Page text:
SATURN <-- click me
Amazing Right!!! More to come.... Saturn we think of as being with Jupiter as one of the most beautiful objects in the sky. (You should get a telescope and see a galaxy or nebula!!). It's amazing that such a place has such deep effect. Through it's weather, it's extremely strong magnetosphere (1000 times that of Earth - if I remember correctly), and it's strong gravitational pull, it has very interesting impact on its system of moons and of course, its rings.
As you see these images and the videos, remember that Saturn is 1 billion miles from us..
For the past 5 years, we've had a spacecraft, named after the 17th century italian astronomer Giovanni Cassini, orbiting the planet and visiting it's moons. The Cassini mission ended in June 2008, and was re-missioned (a new term for giving spacecraft already in flight new instructions) as the Cassini Equinox mission. The name is because of the Saturnian equinox will occur in August 2009. At this time, the rings of the planet will be pointing head-on toward the Earth, which is a PITA for me as I wanted to see them through my telescope. Oh well, I'll just have to stay here till 2015.
By the way, the image just below the Saturn heading above, is of course, a cross-section of the rings.
There are dozens of videos and literally millions of images that have been sent back and processed by the amazing Cassini team. This is a video of the mission as the spacecraft first arrived in 2004. (By the way, it left Earth in 1997).
This movie was made partly with footage, and partly animation (as are some others), outlining the mission as it was underway.
This next video is very special, summarizing the missionuntil last June. Remember - 1 billion miles.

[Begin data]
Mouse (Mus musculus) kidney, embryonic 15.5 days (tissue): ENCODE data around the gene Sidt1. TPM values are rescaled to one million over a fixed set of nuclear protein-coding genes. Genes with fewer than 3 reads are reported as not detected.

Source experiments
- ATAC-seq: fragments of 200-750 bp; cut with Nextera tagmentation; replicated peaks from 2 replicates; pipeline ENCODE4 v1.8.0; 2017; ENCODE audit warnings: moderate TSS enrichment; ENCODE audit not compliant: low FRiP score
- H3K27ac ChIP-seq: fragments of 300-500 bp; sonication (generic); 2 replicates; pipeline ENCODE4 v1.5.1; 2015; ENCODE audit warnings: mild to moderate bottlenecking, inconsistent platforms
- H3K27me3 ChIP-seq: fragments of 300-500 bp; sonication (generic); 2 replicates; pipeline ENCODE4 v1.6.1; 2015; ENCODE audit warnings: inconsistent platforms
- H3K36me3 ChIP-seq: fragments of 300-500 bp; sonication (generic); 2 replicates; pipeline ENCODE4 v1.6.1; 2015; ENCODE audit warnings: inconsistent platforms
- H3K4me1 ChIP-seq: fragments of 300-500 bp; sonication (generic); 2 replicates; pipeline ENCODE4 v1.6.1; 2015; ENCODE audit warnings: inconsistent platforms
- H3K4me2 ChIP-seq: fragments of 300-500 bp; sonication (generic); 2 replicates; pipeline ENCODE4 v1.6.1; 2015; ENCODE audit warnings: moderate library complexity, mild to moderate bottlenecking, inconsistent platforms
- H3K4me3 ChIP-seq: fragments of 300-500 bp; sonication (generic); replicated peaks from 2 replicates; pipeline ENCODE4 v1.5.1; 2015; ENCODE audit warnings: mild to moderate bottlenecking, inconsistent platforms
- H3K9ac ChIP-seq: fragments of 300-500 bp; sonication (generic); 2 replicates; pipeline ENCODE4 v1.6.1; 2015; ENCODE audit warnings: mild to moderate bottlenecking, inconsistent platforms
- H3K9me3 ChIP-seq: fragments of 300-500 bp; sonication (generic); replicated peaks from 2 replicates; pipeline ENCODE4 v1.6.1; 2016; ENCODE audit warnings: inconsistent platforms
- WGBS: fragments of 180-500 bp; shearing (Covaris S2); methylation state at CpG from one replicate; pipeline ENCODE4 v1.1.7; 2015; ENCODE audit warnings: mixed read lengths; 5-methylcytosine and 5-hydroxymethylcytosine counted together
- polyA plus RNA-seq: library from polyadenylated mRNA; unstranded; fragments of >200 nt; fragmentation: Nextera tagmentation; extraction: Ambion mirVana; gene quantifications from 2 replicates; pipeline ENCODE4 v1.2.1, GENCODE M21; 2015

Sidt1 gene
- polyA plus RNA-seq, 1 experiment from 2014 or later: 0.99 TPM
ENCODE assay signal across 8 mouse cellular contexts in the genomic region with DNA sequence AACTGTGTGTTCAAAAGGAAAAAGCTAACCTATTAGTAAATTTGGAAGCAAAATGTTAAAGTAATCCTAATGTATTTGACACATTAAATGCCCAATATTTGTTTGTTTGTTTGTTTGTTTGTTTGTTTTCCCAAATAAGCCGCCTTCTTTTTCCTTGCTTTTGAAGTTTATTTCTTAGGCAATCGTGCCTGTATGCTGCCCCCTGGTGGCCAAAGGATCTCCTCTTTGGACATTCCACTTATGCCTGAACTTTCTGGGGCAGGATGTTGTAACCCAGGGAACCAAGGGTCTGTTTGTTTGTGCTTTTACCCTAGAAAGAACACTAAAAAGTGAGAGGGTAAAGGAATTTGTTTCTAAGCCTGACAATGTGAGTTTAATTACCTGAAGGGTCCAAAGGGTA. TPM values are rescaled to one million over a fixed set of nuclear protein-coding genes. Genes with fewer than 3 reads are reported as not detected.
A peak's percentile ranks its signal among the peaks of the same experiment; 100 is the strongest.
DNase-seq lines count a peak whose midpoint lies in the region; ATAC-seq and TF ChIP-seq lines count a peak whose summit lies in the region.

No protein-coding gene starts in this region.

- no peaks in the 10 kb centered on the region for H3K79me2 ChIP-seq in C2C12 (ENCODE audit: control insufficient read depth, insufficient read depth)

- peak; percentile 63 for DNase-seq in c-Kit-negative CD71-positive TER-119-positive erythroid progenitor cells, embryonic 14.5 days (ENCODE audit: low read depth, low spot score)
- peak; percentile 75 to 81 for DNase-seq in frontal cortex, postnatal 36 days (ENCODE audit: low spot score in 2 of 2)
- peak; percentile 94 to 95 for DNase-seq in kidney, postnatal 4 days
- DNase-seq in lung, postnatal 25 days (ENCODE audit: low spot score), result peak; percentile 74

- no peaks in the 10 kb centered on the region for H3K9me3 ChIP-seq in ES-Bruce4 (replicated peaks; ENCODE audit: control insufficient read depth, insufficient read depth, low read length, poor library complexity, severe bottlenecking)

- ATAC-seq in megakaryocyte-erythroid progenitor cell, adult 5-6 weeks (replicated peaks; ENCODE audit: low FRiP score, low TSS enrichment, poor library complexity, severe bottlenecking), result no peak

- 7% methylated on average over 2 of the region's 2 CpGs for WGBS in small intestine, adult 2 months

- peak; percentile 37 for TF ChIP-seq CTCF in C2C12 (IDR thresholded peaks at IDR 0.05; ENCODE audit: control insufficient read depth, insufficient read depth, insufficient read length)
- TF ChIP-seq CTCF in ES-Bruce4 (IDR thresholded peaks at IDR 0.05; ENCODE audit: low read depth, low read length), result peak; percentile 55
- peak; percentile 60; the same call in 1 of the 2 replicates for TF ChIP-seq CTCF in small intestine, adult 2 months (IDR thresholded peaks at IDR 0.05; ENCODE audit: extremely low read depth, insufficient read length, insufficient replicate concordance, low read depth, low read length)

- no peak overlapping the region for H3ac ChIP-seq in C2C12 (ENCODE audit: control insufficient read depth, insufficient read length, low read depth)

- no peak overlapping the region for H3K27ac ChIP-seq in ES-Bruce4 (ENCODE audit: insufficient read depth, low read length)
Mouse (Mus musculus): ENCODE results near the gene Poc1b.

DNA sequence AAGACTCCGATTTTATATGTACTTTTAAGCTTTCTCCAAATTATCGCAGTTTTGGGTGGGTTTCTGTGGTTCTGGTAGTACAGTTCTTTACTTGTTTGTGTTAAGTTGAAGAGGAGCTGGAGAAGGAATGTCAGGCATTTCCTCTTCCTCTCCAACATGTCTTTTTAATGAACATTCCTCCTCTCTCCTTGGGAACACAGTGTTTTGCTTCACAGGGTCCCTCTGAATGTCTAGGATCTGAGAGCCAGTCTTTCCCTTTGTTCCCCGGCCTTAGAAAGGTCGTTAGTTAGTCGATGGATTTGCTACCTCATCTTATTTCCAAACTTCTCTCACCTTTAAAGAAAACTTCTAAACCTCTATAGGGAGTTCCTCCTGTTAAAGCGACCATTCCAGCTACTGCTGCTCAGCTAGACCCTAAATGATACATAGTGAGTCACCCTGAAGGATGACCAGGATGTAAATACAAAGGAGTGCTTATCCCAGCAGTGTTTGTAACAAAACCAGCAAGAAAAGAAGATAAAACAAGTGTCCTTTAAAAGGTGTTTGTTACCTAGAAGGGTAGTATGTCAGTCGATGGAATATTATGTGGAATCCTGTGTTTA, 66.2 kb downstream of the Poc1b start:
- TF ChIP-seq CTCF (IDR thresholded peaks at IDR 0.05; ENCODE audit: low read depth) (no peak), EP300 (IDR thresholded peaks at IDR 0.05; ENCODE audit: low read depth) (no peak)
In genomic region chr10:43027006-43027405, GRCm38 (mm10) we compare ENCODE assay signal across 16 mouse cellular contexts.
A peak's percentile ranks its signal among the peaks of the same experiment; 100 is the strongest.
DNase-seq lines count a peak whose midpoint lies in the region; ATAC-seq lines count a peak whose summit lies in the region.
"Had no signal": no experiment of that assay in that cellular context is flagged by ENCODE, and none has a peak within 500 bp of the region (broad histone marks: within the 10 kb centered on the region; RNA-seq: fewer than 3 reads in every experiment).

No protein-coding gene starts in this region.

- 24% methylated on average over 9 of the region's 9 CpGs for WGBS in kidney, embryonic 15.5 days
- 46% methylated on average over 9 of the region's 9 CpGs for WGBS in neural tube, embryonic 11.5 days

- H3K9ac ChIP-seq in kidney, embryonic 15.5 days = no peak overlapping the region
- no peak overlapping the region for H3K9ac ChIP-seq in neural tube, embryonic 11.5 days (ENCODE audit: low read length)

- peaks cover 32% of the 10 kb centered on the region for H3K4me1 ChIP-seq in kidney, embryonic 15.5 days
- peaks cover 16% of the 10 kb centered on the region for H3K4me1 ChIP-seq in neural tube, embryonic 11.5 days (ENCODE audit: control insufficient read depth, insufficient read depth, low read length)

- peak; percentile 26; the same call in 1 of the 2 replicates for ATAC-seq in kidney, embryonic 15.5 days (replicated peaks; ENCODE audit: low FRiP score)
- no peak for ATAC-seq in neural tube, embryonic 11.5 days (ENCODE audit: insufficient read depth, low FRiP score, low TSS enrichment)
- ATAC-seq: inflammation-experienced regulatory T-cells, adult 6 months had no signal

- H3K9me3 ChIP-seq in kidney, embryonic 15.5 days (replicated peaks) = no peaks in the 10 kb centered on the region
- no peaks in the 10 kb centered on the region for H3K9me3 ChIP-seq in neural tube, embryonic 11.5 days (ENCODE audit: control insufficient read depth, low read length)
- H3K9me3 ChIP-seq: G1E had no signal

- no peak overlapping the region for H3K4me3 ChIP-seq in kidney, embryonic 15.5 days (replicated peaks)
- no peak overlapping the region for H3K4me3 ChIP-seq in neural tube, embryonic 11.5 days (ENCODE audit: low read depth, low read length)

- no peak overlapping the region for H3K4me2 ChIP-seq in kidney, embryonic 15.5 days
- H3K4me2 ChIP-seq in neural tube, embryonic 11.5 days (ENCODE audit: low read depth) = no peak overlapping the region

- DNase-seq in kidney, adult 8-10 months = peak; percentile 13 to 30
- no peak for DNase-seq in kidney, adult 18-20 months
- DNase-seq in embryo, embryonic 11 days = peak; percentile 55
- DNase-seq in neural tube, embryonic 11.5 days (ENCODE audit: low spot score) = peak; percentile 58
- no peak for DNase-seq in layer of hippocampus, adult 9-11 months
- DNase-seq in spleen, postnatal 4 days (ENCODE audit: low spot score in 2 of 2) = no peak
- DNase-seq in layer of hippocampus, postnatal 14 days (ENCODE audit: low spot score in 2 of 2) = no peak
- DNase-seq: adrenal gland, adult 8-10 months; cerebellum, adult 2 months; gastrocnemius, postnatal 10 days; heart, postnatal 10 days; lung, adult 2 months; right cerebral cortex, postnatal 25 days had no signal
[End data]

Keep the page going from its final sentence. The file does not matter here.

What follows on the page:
So, who said Space is boring!?
These next videos are also very special.
The first HERE is taken at JPL as the very first images from one of Saturn's moons Iapetus was brought into relief.
The second movie HERE is raw video from Cassini as it flew over Iapetus a few weeks later.
So what are we learning at Saturn:
Well, the Cassini-Equinox site will keep you gasping, but here's some major points.
The rings - what are they and how did they come to be there? Well, they are made of tons of rock and ice (of various kinds). They do not have enough force to glob together - for the most part - to become moons but they are held in orbit by the tugs of gravity between Saturn and it's large moons. Where are they from? Some from deeper space, some from material shed by the moons themselves - remember the light and dark parts of Iapetus?
What keeps them apart? See the tiny moonlet in the photograph above? There are shepherd moons that run between some of the rings.
What are the moons made of? Well, it remains an enigma why each moon in the solar system - as is each planet - so very different. Maybe different asteroids and comets hit different places and seeded different material. But the moons of Saturn are - like those of Jupiter - so interesting. Some are water ice moons, some are methane/ammonia, some are rock.
We are only at the beginning of the beginning of understanding.
Here's a great objective. Station fleets of Cassini-class spacecraft at every planet and major moon. Employ robots like the Mars Robots to land and explore - carefully.
Train the next generation of young people to learn how to learn about our extended home.
Finally, just a gentle reminder that you don't have to be a spacecraft to take beautiful pictures of the planets.. Here's an Astro-Photograph taken by a fellow in Australia - submitted to one of my hobby groups:
Here's some images of some of Saturn's moons...
(remember- one billion miles)
I hope you enjoyed this short summary of Saturn. I will be posting a host more information resources, photographs and maps to my site over the next weeks .. I have to move on, as there is MORE... and this email is getting big enough to bring down the internet.